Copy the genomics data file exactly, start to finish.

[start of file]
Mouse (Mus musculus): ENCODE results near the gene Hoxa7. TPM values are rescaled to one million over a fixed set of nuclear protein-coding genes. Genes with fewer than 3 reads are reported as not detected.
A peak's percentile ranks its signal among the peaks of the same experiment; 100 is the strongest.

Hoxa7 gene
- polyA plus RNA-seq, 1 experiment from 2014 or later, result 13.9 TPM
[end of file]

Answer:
Mouse (Mus musculus): ENCODE results near the gene Hoxa7. TPM values are rescaled to one million over a fixed set of nuclear protein-coding genes. Genes with fewer than 3 reads are reported as not detected.
A peak's percentile ranks its signal among the peaks of the same experiment; 100 is the strongest.

Hoxa7 gene
- polyA plus RNA-seq, 1 experiment from 2014 or later, result 13.9 TPM